I’m constantly thinking of topics I must blog about. Sensible topics, which will be instructional, functional, knowledge-enhancing; the growing toolkit into which you will be able to delve as writers. ‘Ah, here’s just what I need,’ you’ll say – ‘a leaf blower, a power-saw.’ (You’ll understand, of course, that I’m talking in metaphors here.)
And then, just as I’m mentally constructing my utilitarian piece of prose – a cool dissection of royalty rates; an exposition on ‘out of print’ clauses; an exegesis on the perfect opening line to a novel – something will happen to throw me right off and I’ll find myself with a heart chock full of something quite different.
And that’s where I am today – this brilliant, rip-roaring, sky-blue Fall afternoon. The crisp golden leaves crunch like cookies under my boots, and shafts of lemon light strew themselves across the dust-haven of my desk. No one would be in their office right now unless they were certifiably insane. (Or a literary agent.) It’s a day to crunch sharp apples, kick acorns for the sheer hell of it, and run whooping through banks of fallen leaves, a crazy dog at your heels.
Today is a day of glory – and it’s a day of deep black. It’s a day when I put my head in my hands because of what’s been in my newspaper this week; because of the complicated, unpredictable, confusing, unfair, infuriating mess of life on earth. I could say a million things about politics, religion, money, bigotry, cruelty, stupidity and much more, but of course I won’t. Because that is not what the Greenhouse is about, and the last thing the world needs is another pundit.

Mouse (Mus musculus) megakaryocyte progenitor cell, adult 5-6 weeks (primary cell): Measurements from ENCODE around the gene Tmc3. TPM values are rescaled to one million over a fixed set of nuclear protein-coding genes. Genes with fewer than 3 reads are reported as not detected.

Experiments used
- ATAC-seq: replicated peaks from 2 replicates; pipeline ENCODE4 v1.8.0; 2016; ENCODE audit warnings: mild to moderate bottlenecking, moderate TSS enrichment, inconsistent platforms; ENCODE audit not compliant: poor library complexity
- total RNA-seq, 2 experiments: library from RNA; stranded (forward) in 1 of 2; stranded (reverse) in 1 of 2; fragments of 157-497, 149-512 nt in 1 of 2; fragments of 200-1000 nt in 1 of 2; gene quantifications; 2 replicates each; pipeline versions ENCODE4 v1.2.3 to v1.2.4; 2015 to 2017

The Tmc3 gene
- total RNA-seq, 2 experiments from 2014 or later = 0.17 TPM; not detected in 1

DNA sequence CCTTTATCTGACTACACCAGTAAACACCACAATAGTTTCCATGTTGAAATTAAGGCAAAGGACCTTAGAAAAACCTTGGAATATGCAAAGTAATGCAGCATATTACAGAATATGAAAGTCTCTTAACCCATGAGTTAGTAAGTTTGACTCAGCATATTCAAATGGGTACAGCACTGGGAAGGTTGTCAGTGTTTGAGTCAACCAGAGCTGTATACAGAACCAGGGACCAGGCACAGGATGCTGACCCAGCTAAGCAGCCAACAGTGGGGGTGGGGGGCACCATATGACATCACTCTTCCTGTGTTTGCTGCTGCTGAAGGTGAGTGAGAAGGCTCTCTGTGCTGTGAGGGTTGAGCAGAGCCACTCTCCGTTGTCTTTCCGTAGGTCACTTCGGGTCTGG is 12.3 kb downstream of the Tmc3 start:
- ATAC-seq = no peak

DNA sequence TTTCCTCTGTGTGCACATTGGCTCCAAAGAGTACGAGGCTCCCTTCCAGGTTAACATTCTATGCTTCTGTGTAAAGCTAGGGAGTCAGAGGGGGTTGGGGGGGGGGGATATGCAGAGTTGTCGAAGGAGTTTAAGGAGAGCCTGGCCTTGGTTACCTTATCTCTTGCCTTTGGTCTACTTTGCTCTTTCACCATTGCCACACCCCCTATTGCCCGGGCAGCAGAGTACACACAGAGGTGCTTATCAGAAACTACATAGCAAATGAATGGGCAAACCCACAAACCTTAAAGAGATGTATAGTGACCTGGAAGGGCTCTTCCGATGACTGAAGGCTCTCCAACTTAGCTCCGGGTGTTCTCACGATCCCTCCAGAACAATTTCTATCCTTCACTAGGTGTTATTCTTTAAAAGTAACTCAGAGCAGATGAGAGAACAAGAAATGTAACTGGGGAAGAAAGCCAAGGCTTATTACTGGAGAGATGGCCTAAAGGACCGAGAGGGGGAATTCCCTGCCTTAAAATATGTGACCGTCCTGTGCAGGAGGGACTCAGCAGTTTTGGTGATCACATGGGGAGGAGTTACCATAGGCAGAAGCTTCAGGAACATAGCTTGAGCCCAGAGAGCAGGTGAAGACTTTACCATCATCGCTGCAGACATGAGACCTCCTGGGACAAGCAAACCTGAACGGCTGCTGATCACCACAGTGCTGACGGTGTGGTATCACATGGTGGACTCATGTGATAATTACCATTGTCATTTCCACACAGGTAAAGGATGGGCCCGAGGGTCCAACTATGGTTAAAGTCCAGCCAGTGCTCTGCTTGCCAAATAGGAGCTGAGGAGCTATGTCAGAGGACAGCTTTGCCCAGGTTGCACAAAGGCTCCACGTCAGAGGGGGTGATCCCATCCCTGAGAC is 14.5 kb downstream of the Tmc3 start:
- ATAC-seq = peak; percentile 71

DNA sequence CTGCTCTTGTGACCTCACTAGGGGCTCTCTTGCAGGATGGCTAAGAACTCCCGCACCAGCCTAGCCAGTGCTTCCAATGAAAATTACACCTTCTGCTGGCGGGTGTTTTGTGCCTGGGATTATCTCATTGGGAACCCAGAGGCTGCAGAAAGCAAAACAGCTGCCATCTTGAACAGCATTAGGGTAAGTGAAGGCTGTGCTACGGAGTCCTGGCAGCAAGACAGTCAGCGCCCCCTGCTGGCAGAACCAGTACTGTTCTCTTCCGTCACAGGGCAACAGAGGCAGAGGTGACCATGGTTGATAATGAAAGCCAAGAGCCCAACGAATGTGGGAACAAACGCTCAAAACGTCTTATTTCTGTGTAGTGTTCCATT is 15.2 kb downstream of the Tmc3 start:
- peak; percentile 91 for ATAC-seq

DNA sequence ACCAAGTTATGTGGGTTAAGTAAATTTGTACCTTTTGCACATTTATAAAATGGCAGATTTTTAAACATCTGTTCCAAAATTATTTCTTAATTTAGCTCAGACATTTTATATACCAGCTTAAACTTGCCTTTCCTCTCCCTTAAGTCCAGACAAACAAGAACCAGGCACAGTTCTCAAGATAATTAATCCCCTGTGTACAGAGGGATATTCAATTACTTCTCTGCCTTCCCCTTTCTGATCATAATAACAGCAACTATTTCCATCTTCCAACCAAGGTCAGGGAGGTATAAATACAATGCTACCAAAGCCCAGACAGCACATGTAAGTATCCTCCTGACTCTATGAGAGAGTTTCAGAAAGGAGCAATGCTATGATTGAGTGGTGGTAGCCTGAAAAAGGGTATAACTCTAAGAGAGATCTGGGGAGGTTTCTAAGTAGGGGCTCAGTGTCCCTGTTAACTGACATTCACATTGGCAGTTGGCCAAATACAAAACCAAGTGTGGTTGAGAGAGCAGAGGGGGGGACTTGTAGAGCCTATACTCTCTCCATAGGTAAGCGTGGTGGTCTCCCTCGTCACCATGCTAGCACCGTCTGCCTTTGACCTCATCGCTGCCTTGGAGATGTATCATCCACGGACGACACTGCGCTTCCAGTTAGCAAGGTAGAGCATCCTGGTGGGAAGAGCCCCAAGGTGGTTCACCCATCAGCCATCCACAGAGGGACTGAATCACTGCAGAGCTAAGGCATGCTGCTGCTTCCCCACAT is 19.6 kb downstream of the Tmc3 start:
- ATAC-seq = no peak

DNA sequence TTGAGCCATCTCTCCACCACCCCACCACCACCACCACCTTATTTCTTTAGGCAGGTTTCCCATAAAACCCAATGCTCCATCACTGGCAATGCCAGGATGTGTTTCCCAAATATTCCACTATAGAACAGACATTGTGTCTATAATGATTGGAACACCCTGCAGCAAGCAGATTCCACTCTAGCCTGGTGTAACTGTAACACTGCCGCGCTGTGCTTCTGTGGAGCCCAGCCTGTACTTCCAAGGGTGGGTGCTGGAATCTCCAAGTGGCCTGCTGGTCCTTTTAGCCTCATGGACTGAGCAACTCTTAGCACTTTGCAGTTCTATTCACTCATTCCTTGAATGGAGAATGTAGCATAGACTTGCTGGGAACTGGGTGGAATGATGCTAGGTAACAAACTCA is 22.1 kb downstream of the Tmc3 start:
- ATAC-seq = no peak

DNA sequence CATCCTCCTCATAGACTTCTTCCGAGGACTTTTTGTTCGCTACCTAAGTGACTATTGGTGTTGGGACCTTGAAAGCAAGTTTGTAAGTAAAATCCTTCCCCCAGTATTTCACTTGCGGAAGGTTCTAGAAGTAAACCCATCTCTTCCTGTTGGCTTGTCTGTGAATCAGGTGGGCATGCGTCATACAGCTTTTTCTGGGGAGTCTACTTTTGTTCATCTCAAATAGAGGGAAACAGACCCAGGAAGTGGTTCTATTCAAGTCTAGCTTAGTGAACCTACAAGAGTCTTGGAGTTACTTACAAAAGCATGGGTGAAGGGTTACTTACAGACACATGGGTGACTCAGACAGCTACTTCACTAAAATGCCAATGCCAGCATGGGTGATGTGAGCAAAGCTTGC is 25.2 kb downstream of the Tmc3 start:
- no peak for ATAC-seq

So I shall say it the best way I can. Who out there can write me a novel – a big, clever, glorious, stylish novel – which will speak to me, and the millions of young people who surely must long to leap onto a life raft and paddle away to another planet? A novel with big ideas rendered in an accessible way; a layered story that asks the big questions of life and philosophy; a story that can make us laugh and cry; make us feel and sense and bear to live with the human conundrum. I know it’s out there somewhere, and I long to represent it in all its daring beauty.
In Britain this week a girl went to prison because she smashed into, and killed, another girl – while texting. But hey, the dead girl had been texting too. (If only good and bad, right and wrong, were as clear as we used to find them.) In the USA thirteen people died in a storm of bullets – and the ramifications will be huge. Afghanistan is a giant, whopping muddle. The massive new house down the road, a masterpiece of ostentation, is weed strewn and apparently vacant –can it really have been repossessed just months after being occupied? And so the list of dreary confusion, the secret stories of shame and loneliness and failure, continues.
The world is awash with blathering blogs, advice, chatter, criticism – and a fair bit of vile, spewing, self-righteous hatred.
So what might we writers do? The pen is mightier than the sword. Skip that – the world of ideas is mightier than the darkness. Compassion, creativity, insight are our candlelight. Because the Word is – has always has been – the light in that darkness.